Vapouriser – Creag an Dubh Loch

I was in at the Dubh Loch 2 weeks ago to climb Vertigo Wall with some friends, and while we geared up, I spotted the direct looking nearly as icy as it was a couple of years back in the mega winter of 2010. I had half a mind to go for that but we had an arrangement to go do Vertigo Wall and I was just up for some quality climbing. Funnily enough while I was climbing the first pitch on the classic but who was to appear but Guy and Greg. I’d spotted two crossing the loch a good way behind us and thought it was more likely a team going for Hanging Garden at that late hour – Guy’s getting a reputation for sleeping in! While I was belaying I got a chance to watch Greg smoothly climb up the first pitch and snatched a few shots of him. Their ‘out the wrapper’ tools certainly proved very necessary on that thin ice!

1. Greg Boswell starting out

2. Greg Boswell on P1

4. Greg Boswell on P1

6. Greg Boswell on P1

7. Greg Boswell on P1

9. Greg Boswell on P3


Vertigo Wall, Creag an Dubh Loch

Ahhh, the mythical Dubh Loch in winter, what other cliff in the UK hold such a aura; remote, unpredictable, committing. Granite climbing at its finest, with the usual large dose of Scottish Winter climbing canniness required to find protection amongst those rounded flared cracks. Success here is just so much sweeter. The crag has treated me very kindly over the last few years with a lifetime experience on Mousetrap, and now Vertigo Wall, a contender for Britain’s finest winter climb.

The first few pitches went without incident, although the first 2 would be significantly easier with build up. A friend had dropped a comment during the week about the upper slabs on pitch 4 leading to the flake being ‘interesting’, and as it happened that lead fell to me. I was warned not to fall off as I approached the belay and one look at a tied off kingpin in a crack didn’t make me any less anxious about what lay ahead. I didn’t bother to look at the other piece, I didn’t need to know. The slabs were covered in 1 cm of ice which removed any chance off pro before the flake and I levitated up on shallow hooks to a wee blob of ice below the headwall. It took our shortest 7 cm crew and we all breathed a sigh of relief.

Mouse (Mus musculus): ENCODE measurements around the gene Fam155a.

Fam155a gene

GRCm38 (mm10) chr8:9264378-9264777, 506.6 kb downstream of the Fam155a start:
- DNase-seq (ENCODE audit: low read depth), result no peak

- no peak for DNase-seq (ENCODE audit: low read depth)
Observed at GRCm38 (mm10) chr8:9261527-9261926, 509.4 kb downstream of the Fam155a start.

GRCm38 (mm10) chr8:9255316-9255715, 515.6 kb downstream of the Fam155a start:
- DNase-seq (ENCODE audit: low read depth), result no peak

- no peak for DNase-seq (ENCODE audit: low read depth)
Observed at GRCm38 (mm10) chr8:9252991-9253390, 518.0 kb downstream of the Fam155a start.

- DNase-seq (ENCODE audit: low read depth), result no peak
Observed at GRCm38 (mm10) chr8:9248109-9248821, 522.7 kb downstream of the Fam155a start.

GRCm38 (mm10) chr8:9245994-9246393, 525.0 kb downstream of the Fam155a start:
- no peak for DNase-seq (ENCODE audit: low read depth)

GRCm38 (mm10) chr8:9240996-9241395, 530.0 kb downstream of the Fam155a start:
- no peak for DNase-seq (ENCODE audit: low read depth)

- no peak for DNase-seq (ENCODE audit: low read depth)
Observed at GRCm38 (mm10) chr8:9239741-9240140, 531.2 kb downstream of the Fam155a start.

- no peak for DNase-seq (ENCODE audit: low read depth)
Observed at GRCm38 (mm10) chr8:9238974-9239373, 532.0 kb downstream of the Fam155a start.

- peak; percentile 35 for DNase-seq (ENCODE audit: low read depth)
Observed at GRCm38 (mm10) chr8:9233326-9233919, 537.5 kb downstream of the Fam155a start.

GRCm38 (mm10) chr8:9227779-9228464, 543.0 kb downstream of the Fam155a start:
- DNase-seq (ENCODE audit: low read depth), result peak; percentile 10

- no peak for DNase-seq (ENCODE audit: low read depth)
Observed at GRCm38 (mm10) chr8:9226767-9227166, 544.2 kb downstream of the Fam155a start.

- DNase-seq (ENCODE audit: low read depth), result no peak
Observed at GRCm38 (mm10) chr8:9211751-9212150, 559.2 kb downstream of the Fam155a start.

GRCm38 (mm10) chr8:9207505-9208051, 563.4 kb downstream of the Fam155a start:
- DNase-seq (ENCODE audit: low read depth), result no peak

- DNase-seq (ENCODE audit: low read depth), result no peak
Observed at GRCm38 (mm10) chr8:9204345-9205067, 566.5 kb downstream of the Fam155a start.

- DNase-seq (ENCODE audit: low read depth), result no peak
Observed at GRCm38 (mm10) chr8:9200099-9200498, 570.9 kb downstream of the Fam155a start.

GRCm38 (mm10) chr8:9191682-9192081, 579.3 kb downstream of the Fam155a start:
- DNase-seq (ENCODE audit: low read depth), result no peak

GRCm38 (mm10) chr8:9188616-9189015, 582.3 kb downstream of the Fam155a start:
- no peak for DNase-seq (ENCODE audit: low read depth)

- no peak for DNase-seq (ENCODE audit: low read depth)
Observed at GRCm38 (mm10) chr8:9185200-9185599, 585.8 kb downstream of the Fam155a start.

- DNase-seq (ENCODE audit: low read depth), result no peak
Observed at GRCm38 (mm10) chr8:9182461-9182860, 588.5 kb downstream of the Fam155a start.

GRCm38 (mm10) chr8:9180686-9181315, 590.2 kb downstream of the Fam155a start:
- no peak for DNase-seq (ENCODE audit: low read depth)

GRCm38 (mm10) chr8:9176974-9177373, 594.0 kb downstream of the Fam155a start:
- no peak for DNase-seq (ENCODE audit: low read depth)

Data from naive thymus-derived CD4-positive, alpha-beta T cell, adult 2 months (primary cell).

At first glance I thought about foot traversing the flake, but being clumsy I knew I’d probably knock myself off with my shoulder. Then I wasn’t too sure what to do, and finally I decided to just get down and battle with it, any which way you can, hands, tools, the lot. Hats off to Andy Nisbet and Alfie Robertson climbing this in 1977 over 2 days with a bivi. With that in mind, having climbed a few winter Dubh Loch pitches now including the crux of Rattrap, I’d say that Mousetrap was noticeably harder, longer, more sustained and teetery, but so much varies with conditions on the day.

Finally it wouldn’t be right not to mention that mad hare we met on the way in. It joined us as we drove up the Loch Muick road. If we sped up it ran faster, if we slowed it stopped in front of us. Switching the headlights off and back on revealed it sitting in the middle of the road staring at us like a demented fiend. Eventually after quite some distance we forced our way past it. Guess who joined us for another run on the way out?







Dawn breaking over Glen Muick as we enter Central Gully on the Dubh Loch

Sunrise Glen Muick from Creag an Dubh Loch Central Gully

Mark Musgrove seconding the first pitch which would be significantly easier with build up.

Mark Musgrove on Vertigo Wall P1


Mark above the techy corner on the second pitch

Mark Musgrove on Vertigo Wall P2


Mike Mcghie on pitch 3.

Mike Mcghie Vertigo Wall


The guys on the flake traverse pitch.



Flake pitch on Vertigo Wall


Myself and Neil Morrison on Mousetrap in 2010. Photos by Simon Richardson.


Ross Hewitt and Neil Morrison on Mousetrap Creag an Dubh Loch in 2010


Ross Hewitt and Neil Morrison on Creag an Dubh Loch 2010





A fantastic early season day heading out to the Northern Corries in the dark, watching the rose tinted sky at dawn and being treated to stunning views to the far North and West in the crystal clear air. The crags were magically plastered and with no wind, the climbing was really enjoyable.Sand Simpson on top pitch of Auricle in stunning conditions3rd pitch of Auricle

First pitch Auricle

Coire an Lochan no 4 ButtressCrux pitch of Auricle  - Sandy SimpsonP1030657